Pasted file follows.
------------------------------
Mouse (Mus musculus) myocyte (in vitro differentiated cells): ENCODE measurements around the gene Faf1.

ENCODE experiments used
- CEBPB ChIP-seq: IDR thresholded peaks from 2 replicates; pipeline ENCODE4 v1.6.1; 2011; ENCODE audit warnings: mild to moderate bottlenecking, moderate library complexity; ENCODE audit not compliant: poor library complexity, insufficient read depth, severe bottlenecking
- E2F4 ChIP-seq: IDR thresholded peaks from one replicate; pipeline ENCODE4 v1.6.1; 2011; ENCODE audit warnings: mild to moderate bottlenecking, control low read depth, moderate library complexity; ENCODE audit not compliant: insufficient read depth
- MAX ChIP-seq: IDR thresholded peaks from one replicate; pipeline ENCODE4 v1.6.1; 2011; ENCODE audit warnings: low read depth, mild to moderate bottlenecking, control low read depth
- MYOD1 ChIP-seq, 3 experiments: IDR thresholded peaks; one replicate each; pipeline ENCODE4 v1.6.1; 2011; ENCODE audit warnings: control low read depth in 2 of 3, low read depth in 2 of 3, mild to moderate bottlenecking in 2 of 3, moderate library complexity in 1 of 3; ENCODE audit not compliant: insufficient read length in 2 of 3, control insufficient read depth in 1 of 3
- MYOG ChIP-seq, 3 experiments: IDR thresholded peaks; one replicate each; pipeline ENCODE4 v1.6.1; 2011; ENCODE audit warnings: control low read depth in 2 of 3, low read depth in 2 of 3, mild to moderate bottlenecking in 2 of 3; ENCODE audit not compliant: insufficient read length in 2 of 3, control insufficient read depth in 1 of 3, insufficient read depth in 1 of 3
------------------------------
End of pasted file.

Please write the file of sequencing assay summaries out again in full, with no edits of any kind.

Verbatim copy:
Mouse (Mus musculus) myocyte (in vitro differentiated cells): ENCODE measurements around the gene Faf1.

ENCODE experiments used
- CEBPB ChIP-seq: IDR thresholded peaks from 2 replicates; pipeline ENCODE4 v1.6.1; 2011; ENCODE audit warnings: mild to moderate bottlenecking, moderate library complexity; ENCODE audit not compliant: poor library complexity, insufficient read depth, severe bottlenecking
- E2F4 ChIP-seq: IDR thresholded peaks from one replicate; pipeline ENCODE4 v1.6.1; 2011; ENCODE audit warnings: mild to moderate bottlenecking, control low read depth, moderate library complexity; ENCODE audit not compliant: insufficient read depth
- MAX ChIP-seq: IDR thresholded peaks from one replicate; pipeline ENCODE4 v1.6.1; 2011; ENCODE audit warnings: low read depth, mild to moderate bottlenecking, control low read depth
- MYOD1 ChIP-seq, 3 experiments: IDR thresholded peaks; one replicate each; pipeline ENCODE4 v1.6.1; 2011; ENCODE audit warnings: control low read depth in 2 of 3, low read depth in 2 of 3, mild to moderate bottlenecking in 2 of 3, moderate library complexity in 1 of 3; ENCODE audit not compliant: insufficient read length in 2 of 3, control insufficient read depth in 1 of 3
- MYOG ChIP-seq, 3 experiments: IDR thresholded peaks; one replicate each; pipeline ENCODE4 v1.6.1; 2011; ENCODE audit warnings: control low read depth in 2 of 3, low read depth in 2 of 3, mild to moderate bottlenecking in 2 of 3; ENCODE audit not compliant: insufficient read length in 2 of 3, control insufficient read depth in 1 of 3, insufficient read depth in 1 of 3